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Lucie Mitchell explores what workplace initiatives work to reach out to working dads.
As increasing numbers of dads take a more active role in childcare, it’s crucial that employers create a culture that supports working fathers as well as mothers to ensure all parents successfully manage the balance between work and family.
However, research suggests that employers need to do more to support dads at work. A survey by Business in the Community in 2018 found that 66% of men would be encouraged to use more family-friendly policies if they were confident it wouldn’t impact their career, while twice the amount of men than women with caring responsibilities believe their organisation expects men to prioritise work above family commitments.
Meanwhile, a 2017 report by The Fatherhood Institute revealed that employed fathers are almost twice as likely as mothers to have requests for flexible working turned down, while employers are more likely to ‘top up’ maternity pay than paternity or shared parental pay, suggesting they are more supportive of women taking leave.
“It’s important that employers recognise men’s fatherhood because that results in happier, more productive male employees,” comments Jeremy Davies, head of communications at the Fatherhood Institute. “It also matters because, by viewing men as fathers, employers accept that all parents have a responsibility for hands-on parenting, not just the mothers.”
Ben Black, CEO of My Family Care, believes we will never get anywhere close to gender equality until we recognise men as fathers. He says: “If we are serious about getting the best talent to the top, irrespective of gender, then recognising dads is fundamental. If it’s OK for women to be leaders then it needs to be OK for men to be carers.”
It’s therefore important that employers reach out to dads by implementing workplace initiatives that help them feel just as supported as mums do. This could include, for example, enhancing paternity leave and pay and communicating to dads that it’s ok to take leave and work flexibly.
“More can be done around breaking down the barriers for men when asking for flexibility and talking about work-life balance,” remarks Claire McCartney, diversity and inclusion adviser at the CIPD. “It’s about enhancing the benefits that are on offer, but also cultural and communication changes to open up acceptance around working fathers and managing their work-life balance.”
Support groups can play a key role in enabling working parents to talk about the issues that are important to them. It also sends out the message that it’s ok to discuss these matters in the workplace. Many employers have set up parent networks, to enable parents to talk and support each other; however there is still a misconception that anything aimed at parents in the workplace is for mums.
Employers could consider providing specific dad networks, to ensure fathers have their own space, but this does depend on whether there is a desire for this amongst the fathers in your organisation.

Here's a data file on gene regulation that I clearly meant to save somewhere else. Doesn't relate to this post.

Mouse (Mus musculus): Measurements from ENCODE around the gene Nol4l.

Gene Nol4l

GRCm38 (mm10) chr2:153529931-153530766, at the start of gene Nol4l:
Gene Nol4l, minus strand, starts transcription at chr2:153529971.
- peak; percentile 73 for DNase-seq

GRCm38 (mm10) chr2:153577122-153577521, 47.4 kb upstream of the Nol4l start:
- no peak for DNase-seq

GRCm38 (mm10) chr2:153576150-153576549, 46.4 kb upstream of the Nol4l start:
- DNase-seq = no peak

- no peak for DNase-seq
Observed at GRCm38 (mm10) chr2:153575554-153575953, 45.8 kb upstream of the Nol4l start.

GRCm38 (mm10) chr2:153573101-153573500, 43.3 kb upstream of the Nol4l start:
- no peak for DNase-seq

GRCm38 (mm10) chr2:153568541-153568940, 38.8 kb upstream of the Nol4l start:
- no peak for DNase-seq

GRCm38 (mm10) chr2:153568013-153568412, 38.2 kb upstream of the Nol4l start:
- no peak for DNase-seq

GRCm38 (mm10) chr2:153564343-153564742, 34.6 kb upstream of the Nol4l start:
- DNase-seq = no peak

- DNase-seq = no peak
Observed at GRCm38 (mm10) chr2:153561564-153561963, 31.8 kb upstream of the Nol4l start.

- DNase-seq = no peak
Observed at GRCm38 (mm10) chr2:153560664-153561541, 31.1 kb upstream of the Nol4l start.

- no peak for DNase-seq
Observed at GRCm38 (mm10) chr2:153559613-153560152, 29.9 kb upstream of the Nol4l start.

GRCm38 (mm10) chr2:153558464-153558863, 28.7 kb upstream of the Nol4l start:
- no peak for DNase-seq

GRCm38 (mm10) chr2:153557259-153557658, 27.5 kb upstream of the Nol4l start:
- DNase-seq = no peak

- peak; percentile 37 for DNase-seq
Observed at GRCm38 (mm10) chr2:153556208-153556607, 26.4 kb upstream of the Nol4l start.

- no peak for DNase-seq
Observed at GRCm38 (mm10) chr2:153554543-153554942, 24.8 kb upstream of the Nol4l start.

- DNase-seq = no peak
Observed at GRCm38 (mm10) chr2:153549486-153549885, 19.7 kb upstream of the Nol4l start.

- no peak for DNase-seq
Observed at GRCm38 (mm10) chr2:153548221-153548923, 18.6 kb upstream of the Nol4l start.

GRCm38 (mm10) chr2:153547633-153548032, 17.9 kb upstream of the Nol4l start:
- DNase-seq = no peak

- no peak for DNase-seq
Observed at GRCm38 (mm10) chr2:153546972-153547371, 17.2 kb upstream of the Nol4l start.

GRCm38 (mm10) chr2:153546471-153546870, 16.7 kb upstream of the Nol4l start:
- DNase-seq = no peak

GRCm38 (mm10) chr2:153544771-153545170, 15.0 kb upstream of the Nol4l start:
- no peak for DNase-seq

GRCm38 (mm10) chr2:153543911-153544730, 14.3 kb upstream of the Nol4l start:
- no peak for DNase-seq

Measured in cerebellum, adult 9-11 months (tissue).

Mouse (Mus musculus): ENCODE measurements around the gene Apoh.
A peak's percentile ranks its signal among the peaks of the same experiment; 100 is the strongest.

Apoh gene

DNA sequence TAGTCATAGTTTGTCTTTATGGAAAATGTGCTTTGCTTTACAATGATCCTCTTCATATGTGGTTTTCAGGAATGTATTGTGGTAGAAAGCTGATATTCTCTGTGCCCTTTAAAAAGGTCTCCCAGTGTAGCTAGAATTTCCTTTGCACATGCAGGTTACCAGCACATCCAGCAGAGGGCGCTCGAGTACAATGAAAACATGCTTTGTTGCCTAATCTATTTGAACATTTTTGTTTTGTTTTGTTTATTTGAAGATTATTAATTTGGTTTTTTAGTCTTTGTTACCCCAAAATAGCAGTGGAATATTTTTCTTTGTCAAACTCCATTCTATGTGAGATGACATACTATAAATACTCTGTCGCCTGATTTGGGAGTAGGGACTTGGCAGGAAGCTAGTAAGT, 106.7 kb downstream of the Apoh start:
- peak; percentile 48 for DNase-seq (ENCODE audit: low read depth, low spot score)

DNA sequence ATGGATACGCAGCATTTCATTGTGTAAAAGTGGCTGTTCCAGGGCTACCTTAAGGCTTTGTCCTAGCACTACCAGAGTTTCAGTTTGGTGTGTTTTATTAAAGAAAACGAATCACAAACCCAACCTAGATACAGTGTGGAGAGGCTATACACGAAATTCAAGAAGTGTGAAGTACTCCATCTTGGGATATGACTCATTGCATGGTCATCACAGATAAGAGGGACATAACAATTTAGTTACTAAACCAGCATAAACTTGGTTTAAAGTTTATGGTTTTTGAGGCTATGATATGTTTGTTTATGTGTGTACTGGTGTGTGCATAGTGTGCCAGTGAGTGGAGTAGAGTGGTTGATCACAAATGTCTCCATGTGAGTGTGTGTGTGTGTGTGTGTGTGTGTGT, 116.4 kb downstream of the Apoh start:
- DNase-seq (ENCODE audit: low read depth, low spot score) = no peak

“You might not need a dad-only network – it’s not like men and women are incapable of sharing the same space to discuss common interests,” comments Davies. “But if there was a big appetite for dads to create their own network, and a feeling that they might feel excluded otherwise, it could be a way forward.”
McCartney suggests having an overall parent network, and including specific sessions for dads as part of that. “You can probably serve both purposes, but actually dedicate some specialist time and networking events to dads in particular, to encourage them to come to the groups and share some of the challenges they are experiencing,” she says.
Employers must focus on how to encourage and attract enough dads to join these networks, especially if they may have previously been aimed solely at mums.
Jonathan Swann, head of research at Working Families, says that employers need to tailor the networks to be relevant to fathers. “Getting a senior father to ‘own’ or support the group is really useful in getting the message across that this is something the company endorses. Also, covering subjects that are of particular relevance and interest to fathers is a great way of generating interest and participation.”
Davies agrees that role modelling is essential. He says: “Recruiting senior male employees, ideally at board level, to be the face of your father-focused campaign can be really powerful. If junior colleagues can see dads at the top of the organisation ‘walking the talk’, it gives them permission to self-identify as hands-on fathers.”
One other thing to consider is the language that is used and the way that parent support is promoted.
“Use the ‘f’ word – father – as ‘parent’ is too easily understood as mother,” advises Davies. “Be rigorous about challenging gender stereotypes wherever they occur, and find and promote the evidence that allows fathers and mothers to understand how they can do the best possible job as parents, while also pursuing their career successfully.”
Organisations need to take the taboo out of men talking about childcare responsibilities, adds McCartney. “Help to normalise the taking up of flexible working for dads,” she advises. “Ensure senior leaders talk about their flexible working patterns and managers share what it feels like to be a new father. All this will hopefully normalise the agenda as much as possible.”
Black concludes: “It’s all about making sure fathers are included in, rather than excluded from, the working parent conversation.”